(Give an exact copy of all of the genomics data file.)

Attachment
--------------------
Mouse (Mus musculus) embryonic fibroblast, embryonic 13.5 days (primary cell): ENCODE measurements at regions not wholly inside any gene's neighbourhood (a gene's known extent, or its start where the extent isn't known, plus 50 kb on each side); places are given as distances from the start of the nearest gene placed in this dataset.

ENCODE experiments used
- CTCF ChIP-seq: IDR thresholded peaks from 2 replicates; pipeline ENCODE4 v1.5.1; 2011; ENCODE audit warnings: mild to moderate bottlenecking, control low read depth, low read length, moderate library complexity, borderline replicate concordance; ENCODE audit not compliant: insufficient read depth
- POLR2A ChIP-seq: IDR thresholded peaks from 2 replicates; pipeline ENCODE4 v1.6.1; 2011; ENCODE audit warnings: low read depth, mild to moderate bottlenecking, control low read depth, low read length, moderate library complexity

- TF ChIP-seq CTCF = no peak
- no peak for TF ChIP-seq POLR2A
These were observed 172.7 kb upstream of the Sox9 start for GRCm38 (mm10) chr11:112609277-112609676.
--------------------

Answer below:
Mouse (Mus musculus) embryonic fibroblast, embryonic 13.5 days (primary cell): ENCODE measurements at regions not wholly inside any gene's neighbourhood (a gene's known extent, or its start where the extent isn't known, plus 50 kb on each side); places are given as distances from the start of the nearest gene placed in this dataset.

ENCODE experiments used
- CTCF ChIP-seq: IDR thresholded peaks from 2 replicates; pipeline ENCODE4 v1.5.1; 2011; ENCODE audit warnings: mild to moderate bottlenecking, control low read depth, low read length, moderate library complexity, borderline replicate concordance; ENCODE audit not compliant: insufficient read depth
- POLR2A ChIP-seq: IDR thresholded peaks from 2 replicates; pipeline ENCODE4 v1.6.1; 2011; ENCODE audit warnings: low read depth, mild to moderate bottlenecking, control low read depth, low read length, moderate library complexity

- TF ChIP-seq CTCF = no peak
- no peak for TF ChIP-seq POLR2A
These were observed 172.7 kb upstream of the Sox9 start for GRCm38 (mm10) chr11:112609277-112609676.